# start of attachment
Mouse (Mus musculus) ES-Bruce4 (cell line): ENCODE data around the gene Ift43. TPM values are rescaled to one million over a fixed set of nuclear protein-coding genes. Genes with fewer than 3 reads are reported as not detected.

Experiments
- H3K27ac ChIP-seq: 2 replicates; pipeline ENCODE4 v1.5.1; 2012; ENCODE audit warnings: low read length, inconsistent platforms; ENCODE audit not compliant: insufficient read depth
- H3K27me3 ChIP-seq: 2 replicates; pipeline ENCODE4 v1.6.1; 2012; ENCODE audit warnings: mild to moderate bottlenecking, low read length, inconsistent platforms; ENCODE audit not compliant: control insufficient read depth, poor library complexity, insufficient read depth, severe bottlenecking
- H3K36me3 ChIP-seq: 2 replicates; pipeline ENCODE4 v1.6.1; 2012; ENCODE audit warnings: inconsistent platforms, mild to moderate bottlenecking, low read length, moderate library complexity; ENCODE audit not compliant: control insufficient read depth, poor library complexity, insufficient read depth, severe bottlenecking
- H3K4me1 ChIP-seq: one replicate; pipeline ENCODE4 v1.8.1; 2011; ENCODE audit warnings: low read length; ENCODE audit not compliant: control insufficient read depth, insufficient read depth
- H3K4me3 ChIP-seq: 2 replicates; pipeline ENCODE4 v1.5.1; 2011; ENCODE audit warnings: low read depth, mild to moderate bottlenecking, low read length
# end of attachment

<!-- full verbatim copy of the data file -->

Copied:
Mouse (Mus musculus) ES-Bruce4 (cell line): ENCODE data around the gene Ift43. TPM values are rescaled to one million over a fixed set of nuclear protein-coding genes. Genes with fewer than 3 reads are reported as not detected.

Experiments
- H3K27ac ChIP-seq: 2 replicates; pipeline ENCODE4 v1.5.1; 2012; ENCODE audit warnings: low read length, inconsistent platforms; ENCODE audit not compliant: insufficient read depth
- H3K27me3 ChIP-seq: 2 replicates; pipeline ENCODE4 v1.6.1; 2012; ENCODE audit warnings: mild to moderate bottlenecking, low read length, inconsistent platforms; ENCODE audit not compliant: control insufficient read depth, poor library complexity, insufficient read depth, severe bottlenecking
- H3K36me3 ChIP-seq: 2 replicates; pipeline ENCODE4 v1.6.1; 2012; ENCODE audit warnings: inconsistent platforms, mild to moderate bottlenecking, low read length, moderate library complexity; ENCODE audit not compliant: control insufficient read depth, poor library complexity, insufficient read depth, severe bottlenecking
- H3K4me1 ChIP-seq: one replicate; pipeline ENCODE4 v1.8.1; 2011; ENCODE audit warnings: low read length; ENCODE audit not compliant: control insufficient read depth, insufficient read depth
- H3K4me3 ChIP-seq: 2 replicates; pipeline ENCODE4 v1.5.1; 2011; ENCODE audit warnings: low read depth, mild to moderate bottlenecking, low read length